City Commissioner Amanda Fritz, the only member of City Council who wants to keep battling on the reservoir issue, said in a statement that she opposes the proposed Portland Public Water District, even though she has voted against rate increases the past three years.

“Portlanders may assume I’d favor the proposed Utility District,” she said. “Nothing could be further from the truth. I do not support the creation of a new experimental body which would take control of our precious Bull Run watershed, and of our water and environmental management systems that are the envy of the nation.”

Under Portland’s commission form of government, the mayor and four city commissioners share executive branch duties, with each running at least one city bureau. Commissioner Nick Fish took over the Water Bureau last month, and Fritz said he deserves a “fair opportunity” to stabilize rates and improve accountability.

Fish said he’s confident voters will see the initiative as a “misguided effort” when its merits are debated in the spring.

“We have the best drinking water of any city in America, and for 115 years we’ve been good stewards of the Bull Run watershed,” he said. “What’s the problem we’re trying to fix? Is it a disagreement with the EPA over reservoirs? Well, occupy the EPA, but why create a new layer of government.”


Petition to stop Warren Buffet from putting algaecide in Klamath River

Petition by Regina Chichizola, United States

Recently PacifiCorp quietly submitted a plan to apply toxins for the second year to Klamath River reservoirs as an algae killing experiment. River users, including fisherman and Native American Tribes unanimously oppose this action citing last year’s studies that show killing the algae actually releases the algae toxin, microcystin, at a time of year when people are in the Klamath River.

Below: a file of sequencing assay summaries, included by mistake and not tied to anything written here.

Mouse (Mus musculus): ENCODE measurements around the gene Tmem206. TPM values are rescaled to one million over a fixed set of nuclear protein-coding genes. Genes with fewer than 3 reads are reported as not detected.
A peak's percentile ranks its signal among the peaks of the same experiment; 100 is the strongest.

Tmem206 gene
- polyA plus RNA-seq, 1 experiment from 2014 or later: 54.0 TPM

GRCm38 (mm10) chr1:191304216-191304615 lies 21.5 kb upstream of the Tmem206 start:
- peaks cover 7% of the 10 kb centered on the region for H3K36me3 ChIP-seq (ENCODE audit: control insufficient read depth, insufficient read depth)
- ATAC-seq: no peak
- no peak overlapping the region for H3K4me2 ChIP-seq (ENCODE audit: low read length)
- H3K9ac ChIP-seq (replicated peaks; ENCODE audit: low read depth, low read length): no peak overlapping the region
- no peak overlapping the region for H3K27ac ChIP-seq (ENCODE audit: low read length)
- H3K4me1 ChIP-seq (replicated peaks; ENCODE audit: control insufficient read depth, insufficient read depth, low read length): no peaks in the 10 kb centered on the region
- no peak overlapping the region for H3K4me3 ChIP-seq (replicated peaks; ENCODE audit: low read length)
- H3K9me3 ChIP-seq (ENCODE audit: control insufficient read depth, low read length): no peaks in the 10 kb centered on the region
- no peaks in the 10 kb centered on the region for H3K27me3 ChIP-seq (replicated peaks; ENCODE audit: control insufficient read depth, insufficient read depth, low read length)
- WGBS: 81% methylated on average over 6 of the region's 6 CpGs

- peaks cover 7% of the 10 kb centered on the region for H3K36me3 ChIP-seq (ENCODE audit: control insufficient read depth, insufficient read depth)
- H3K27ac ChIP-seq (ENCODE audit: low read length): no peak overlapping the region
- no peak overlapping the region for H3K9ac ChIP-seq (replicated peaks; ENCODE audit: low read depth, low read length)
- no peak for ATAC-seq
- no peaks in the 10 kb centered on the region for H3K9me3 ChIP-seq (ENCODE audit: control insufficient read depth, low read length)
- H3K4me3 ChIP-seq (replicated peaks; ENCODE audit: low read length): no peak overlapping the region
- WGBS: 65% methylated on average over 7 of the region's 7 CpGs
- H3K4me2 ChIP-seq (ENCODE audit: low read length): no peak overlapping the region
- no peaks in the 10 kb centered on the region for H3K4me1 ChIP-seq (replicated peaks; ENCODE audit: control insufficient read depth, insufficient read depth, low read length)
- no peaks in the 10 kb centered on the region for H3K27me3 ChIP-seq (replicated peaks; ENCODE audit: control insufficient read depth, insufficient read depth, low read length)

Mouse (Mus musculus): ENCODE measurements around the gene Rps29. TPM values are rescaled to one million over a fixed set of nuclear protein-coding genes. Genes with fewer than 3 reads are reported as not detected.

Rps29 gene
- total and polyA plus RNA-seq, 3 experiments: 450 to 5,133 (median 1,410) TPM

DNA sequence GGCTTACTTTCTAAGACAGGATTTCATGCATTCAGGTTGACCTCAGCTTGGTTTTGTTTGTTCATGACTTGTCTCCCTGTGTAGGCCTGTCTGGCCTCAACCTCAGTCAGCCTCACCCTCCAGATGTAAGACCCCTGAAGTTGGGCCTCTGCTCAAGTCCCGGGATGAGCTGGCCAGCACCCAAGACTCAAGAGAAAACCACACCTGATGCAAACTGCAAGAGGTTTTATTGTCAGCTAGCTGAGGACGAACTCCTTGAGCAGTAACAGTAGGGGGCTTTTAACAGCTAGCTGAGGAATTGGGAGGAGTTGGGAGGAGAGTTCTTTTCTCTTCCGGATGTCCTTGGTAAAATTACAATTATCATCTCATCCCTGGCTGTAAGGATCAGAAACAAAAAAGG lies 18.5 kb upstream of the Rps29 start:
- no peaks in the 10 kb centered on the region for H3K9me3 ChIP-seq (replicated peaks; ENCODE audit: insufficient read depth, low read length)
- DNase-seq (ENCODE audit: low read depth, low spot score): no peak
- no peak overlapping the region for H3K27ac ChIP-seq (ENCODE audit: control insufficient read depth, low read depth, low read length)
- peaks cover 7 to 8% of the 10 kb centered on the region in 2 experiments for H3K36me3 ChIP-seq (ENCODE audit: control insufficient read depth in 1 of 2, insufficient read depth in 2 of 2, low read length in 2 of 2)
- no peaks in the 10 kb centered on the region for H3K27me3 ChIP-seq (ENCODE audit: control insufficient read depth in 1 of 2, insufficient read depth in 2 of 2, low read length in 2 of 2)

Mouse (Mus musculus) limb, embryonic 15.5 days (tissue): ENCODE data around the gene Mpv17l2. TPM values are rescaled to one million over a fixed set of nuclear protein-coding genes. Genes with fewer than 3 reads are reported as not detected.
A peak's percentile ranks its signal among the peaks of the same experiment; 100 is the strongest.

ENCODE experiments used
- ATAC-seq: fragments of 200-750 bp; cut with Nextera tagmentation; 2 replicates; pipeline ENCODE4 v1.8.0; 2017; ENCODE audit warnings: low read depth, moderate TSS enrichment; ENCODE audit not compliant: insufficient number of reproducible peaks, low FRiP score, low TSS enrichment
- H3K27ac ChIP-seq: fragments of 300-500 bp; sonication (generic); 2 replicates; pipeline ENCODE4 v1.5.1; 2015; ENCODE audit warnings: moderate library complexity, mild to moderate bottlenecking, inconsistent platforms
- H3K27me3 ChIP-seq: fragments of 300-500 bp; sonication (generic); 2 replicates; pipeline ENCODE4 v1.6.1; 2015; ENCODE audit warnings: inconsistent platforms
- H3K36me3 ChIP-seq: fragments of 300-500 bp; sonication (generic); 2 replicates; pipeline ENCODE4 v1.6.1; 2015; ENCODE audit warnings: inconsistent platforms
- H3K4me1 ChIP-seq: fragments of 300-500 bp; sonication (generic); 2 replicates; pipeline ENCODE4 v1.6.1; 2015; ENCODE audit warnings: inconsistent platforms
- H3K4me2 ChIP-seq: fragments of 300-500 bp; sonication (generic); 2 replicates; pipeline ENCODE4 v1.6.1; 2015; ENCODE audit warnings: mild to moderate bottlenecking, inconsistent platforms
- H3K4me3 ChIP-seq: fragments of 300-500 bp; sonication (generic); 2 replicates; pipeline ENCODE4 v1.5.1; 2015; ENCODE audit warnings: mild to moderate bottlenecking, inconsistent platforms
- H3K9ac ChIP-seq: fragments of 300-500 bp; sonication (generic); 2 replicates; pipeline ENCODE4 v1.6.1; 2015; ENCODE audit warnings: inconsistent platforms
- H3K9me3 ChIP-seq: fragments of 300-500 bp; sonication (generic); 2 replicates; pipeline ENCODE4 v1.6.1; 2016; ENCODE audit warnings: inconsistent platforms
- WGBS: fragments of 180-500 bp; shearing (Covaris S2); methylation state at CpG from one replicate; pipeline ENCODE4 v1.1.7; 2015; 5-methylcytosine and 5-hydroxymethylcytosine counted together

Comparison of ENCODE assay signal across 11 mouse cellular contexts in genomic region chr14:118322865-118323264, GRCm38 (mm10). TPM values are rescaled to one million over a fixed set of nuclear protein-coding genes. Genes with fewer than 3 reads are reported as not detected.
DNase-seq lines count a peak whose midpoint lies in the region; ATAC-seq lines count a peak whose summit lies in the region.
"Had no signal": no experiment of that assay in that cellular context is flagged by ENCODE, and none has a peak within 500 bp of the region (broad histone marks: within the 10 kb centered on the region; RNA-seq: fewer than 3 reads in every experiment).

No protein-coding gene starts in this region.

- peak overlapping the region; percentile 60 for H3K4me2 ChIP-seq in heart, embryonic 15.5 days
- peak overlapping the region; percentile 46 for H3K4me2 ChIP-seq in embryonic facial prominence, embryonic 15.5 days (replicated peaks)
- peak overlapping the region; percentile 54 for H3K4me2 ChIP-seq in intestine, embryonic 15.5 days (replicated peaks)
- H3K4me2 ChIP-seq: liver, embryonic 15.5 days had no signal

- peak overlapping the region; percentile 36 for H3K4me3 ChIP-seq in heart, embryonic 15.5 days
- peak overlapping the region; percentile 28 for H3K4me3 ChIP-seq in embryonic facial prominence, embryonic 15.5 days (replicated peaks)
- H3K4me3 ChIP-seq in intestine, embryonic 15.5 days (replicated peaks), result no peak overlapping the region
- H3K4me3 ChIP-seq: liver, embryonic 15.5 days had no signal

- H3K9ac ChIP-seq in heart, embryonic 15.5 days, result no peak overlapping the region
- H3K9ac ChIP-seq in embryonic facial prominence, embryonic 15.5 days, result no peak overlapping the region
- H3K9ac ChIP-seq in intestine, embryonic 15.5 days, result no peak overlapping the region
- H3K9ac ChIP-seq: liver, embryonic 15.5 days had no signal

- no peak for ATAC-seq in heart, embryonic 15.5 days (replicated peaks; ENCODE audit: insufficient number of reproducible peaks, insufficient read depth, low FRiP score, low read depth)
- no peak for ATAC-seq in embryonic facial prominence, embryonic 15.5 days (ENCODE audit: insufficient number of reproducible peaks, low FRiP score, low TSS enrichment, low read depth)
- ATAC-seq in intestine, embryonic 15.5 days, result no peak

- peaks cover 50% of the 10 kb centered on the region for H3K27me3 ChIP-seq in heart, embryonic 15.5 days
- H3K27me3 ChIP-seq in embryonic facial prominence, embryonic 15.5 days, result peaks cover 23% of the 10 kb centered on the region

Levels of microcystin behind PacifiCorp have consistently been up to 3000 times over the World Health Organization limits for recreation contact. This has lead to the entire river below the reservoirs has been declared a health hazard every late summer for the past five years. Studies, commissioned through the Klamath dam relicensing process have proven the reservoirs create the algae.

The fact is it is time for PacifiCorp to move forward with needed Clean Water Act certification to remove their dams, which create the algae problem. PacifiCorp has stated publicly they want to remove the dams, but have not taken any needed legal actions to support dam removal in years.

PacifiCorp’s has state this proposal is part of an experiment proposed under interim measures of the Klamath Hydroelectric Settlement Agreement (KHSA). The KHSA is tied to Klamath water sharing legislation that died in the last Congress. Last year PacifiCorp did a simalr experiment without giving any notification of the chemical use to river users, or initiating public comment. This has lead parties to the KHSA that oppose chemical use in the Klamath River to initiate a conflict resolution process available for those who signed the agreement. However PacifiCorp has indicated they have no plans to initiate a public comment period or to notify the public of when the chemicals will be used.

This has lead to claims that PacifiCorp is using stalled out agreements to essentially make the Klamath a corporately controlled river. Needed Clean Water Act processes and other environmental regulations have been stalled by the promise of Klamath legislation for nearly a decade. It is time to move forward with dam removal